Romping good fun! You can tell that Abagnale wrote this with another author, but that makes it no less enjoyable. Now I want to re-watch the movie!
Oct 07, 2019 rated it really liked it  ·  review of another edition
Shelves: non-fiction-read
Dipped in and out of this over a few months in between other reads not sure why as it is a lot of fun.
Highly entertaining true story which is extremely hard to believe in places, wow this kid had some b***s to execute such scams while still only a teenager!! You have to laugh if people weren't so willing to turn a blind eye to a handsome guy in uniform he wouldn't have been able to carry out many of his exploits. More details than in the film and it's clear it wasn't all plain sailing!!
Alex Dunn
Jan 01, 2013 rated it it was amazing  ·  review of another edition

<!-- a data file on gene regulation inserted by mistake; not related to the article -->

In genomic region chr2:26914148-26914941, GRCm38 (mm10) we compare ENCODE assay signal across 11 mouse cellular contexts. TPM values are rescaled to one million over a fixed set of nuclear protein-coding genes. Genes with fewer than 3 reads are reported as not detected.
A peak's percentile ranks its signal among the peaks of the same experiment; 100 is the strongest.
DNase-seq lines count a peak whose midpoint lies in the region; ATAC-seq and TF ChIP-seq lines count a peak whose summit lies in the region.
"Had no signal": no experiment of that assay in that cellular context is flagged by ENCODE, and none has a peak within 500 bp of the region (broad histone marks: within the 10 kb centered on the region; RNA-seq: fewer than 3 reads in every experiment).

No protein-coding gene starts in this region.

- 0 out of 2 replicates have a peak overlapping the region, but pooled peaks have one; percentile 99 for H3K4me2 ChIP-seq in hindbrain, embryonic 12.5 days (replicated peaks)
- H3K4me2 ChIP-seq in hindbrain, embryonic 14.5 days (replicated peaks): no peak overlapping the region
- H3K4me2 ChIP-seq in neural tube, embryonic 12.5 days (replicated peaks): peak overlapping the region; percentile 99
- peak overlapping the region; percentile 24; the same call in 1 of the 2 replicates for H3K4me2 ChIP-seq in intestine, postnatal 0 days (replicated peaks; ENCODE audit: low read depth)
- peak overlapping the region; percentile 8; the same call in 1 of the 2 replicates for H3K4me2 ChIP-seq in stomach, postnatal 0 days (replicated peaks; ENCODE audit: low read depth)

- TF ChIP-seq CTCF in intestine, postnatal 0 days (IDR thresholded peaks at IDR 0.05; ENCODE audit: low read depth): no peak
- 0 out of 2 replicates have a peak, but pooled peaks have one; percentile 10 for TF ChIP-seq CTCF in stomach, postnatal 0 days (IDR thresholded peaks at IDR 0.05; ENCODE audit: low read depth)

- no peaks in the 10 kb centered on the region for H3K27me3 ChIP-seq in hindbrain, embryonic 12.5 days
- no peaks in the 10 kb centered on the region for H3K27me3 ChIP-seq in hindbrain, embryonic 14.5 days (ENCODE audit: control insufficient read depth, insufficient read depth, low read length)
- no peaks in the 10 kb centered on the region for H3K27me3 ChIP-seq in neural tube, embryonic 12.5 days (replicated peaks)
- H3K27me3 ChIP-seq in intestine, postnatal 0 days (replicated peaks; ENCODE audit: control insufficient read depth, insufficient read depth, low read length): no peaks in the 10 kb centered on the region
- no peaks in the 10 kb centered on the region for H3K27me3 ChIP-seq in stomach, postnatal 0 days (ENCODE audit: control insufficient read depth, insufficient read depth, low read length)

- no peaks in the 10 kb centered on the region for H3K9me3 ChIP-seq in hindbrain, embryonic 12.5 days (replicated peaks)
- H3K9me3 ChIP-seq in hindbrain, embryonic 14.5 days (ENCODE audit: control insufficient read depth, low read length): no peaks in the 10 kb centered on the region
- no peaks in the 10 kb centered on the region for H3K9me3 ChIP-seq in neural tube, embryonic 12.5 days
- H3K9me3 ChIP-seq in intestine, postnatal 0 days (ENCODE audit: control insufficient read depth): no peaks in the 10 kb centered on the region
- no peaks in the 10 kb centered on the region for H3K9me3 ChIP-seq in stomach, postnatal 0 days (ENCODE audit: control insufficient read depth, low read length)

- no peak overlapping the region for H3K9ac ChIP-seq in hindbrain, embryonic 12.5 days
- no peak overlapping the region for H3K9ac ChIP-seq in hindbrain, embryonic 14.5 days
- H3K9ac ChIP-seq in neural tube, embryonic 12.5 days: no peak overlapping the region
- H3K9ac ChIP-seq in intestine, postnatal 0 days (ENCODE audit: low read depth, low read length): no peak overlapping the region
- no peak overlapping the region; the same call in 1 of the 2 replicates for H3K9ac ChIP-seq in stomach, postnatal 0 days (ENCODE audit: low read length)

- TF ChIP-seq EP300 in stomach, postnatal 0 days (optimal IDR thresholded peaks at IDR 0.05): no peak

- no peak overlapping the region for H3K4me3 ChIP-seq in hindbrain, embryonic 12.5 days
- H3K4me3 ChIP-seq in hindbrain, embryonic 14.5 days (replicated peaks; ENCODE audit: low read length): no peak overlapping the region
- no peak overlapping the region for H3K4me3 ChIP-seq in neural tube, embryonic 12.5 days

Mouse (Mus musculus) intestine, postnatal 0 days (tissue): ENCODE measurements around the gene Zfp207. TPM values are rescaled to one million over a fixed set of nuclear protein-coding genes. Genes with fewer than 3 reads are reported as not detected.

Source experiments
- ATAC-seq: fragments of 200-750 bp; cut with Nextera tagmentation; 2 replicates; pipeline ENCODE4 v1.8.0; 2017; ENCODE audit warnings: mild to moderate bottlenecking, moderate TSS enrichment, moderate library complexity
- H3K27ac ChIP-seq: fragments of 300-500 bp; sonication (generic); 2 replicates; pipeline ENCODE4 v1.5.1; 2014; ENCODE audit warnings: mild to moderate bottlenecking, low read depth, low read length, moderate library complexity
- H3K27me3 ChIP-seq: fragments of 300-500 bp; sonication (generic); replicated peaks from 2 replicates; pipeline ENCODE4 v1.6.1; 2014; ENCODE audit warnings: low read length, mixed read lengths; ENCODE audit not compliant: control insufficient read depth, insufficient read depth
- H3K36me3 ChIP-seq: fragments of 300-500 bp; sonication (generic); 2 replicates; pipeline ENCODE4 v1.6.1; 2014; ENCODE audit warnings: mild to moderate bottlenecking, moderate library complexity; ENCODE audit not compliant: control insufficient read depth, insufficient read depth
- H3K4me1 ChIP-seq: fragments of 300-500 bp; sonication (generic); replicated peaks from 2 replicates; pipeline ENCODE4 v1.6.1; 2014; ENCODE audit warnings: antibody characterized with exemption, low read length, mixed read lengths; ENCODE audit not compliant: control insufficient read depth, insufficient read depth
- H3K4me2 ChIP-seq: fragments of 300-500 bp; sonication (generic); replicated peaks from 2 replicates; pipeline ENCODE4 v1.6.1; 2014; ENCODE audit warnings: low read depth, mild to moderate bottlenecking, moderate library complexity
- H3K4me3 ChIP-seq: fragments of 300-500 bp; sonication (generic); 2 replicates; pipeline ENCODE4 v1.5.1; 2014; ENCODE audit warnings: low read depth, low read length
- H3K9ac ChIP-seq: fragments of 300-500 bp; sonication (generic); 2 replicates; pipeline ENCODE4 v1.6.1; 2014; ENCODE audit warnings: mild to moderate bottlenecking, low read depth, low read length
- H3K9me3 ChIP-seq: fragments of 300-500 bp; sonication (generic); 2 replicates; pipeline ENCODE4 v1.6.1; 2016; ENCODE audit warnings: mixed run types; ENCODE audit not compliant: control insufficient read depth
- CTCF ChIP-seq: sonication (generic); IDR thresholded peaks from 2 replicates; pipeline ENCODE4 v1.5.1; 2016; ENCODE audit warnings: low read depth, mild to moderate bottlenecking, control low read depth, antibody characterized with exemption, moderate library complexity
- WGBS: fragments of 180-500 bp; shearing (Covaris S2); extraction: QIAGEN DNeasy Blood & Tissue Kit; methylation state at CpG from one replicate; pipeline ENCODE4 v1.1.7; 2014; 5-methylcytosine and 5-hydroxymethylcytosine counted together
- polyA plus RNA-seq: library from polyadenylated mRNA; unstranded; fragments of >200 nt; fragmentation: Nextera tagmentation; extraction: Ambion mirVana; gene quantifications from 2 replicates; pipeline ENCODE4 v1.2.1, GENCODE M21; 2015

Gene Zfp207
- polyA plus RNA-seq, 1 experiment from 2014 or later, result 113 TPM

Is it possible to be a pilot, a doctor, a professor, a lawyer, and a millionaire all before you are 21? Frank William Abagnale Jr. completed such feats as a teenager. Forging signatures, swindling checks, and charming every pretty bank teller were part of the normal routine For Abagnale. Mainly “Abagnale” was not his name though, as he had many pseudonyms and fake identities. All of Abagnale's stories and crimes are accounted for in his autobiography, Catch Me If You Can.
Abagnale's first con
Tim Healy
Jun 19, 2016 rated it really liked it  ·  review of another edition
Having never seen this movie, I had a limited understanding of the story. It's, of course, quite good. A friend of mine at work had read it and encouraged me. This is fun, almost in a John Irving way. Irving makes you laugh at things that are horrifying on every level. Abagnale makes you root for him even though you know he's a bad guy. He doesn't even try to present you any evidence that he's not. He pretty much accepts his criminal nature from the start and makes no apologies for succeeding at ...more